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If a tree falls in the forest, can a tree-hugger cheer? Yes, believe it or not.

Felled trees can now replace concrete and steel in high-rise buildings, saving their weight in carbon emissions. Engineers and environmentalists are both rightfully excited by the new innovation in building high-rises. Unfortunately, a recent competition south of the border shows that governments are as likely to offer red tape as they are to roll out the red carpet.

In 2015, the U.S. Department of Agriculture (USDA) awarded a combined $3 million to two winners in its Tall Wood Building Prize Competition. The goal was to get the winners past the design stage – and municipal building codes – to build America’s first “plyscrapers,” which are high-rise buildings made of cross-laminated timber. Also known as mass timber, these modular sheets are glued or pinned together in layers. They’re stronger than concrete and resist earthquakes and even fire, charring instead of burning like typical lumber.

The USDA saw potential not just for the sale of American softwood lumber but for the environment. The agency estimates every four storeys of a mass timber building saves the same amount of carbon emissions as 500 cars create a year.

Typically, tall buildings are made of concrete, a material that requires almost its weight in carbon emissions to produce. By contrast, trees take in carbon to grow. A plyscraper will store the carbon as long as it stands, and after demolition the wood can be recycled and burned for fuel. Thus, the building will act as massive carbon sinks for as long as they stand.

Sadly, only one of the winning proposals will be built: the 12-storey Framework apartment building in Portland, Ore. Although the building won’t be finished until 2018, the structure has already been welcomed by the mayor as “a true technological and entrepreneurial achievement.”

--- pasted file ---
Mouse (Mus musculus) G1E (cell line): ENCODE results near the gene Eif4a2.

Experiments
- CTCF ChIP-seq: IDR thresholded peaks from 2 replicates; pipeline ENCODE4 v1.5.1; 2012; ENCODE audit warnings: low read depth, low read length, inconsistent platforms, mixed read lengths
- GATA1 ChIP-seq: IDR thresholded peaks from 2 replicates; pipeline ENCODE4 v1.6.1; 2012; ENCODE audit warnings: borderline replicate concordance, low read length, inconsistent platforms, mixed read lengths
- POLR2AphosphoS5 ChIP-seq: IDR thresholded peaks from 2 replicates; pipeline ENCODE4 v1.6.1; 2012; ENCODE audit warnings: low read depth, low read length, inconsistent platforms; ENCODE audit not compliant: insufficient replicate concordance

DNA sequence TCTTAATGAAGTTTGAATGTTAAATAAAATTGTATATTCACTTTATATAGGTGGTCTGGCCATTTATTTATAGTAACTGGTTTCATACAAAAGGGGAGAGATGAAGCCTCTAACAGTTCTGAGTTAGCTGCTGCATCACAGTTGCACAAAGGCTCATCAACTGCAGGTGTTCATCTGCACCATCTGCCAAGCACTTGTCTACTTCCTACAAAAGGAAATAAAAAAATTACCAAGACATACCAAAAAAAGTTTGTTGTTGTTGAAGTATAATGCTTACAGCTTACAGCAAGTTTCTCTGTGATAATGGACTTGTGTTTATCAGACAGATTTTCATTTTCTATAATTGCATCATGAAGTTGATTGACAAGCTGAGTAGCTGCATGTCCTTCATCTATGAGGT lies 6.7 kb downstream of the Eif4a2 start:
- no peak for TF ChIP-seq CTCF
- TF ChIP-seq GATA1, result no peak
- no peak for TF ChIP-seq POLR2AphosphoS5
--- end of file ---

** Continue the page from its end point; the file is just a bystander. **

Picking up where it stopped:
The other winner, who proposed to build a 10-storey condo in Manhattan, has scrapped the project. New York City wouldn’t allow a wood building higher than six storeys.

Consequently, Portland will have America’s only plyscraper for years to come because national building codes aren’t expected to allow this design to be used until at least 2021.

Will Canadian cites do better?

Vancouver has, largely because it boasts the engineering firm most responsible for the plyscraper movement. Michael Green wrote the seminal book The Case for Tall Wood Buildings in 2012 and did a popular Ted Talk on the subject in 2013. His home city boasts two of the tallest wood structures in the world: the 18-storey Brock Commons residence at the University of British Columbia and the 19-storey Terrace House.

As it was with the first skyscrapers built in the late 1800s, Green expects higher plyscrapers to be built in the years to come. Green is working on the 35-storey Baobab project in Paris and developers have proposed an 80-storey building for London.

Engineering principles, market forces and environmental arguments all favour the plyscraper movement. The government, not the sky, is the limit.

If New York City with all its skyscrapers won’t allow any to be constructed of wood, it’s entirely reasonable to think that neither will Toronto, Montreal or Calgary. What a loss that would be.

This is one instance where the government need not spend more money on a green solution. It just needs to get out of the way.

Lee Harding is a research associate with the think-tank Frontier Centre for Public Policy.

Lee is a Troy Media contributor. Why aren’t you?

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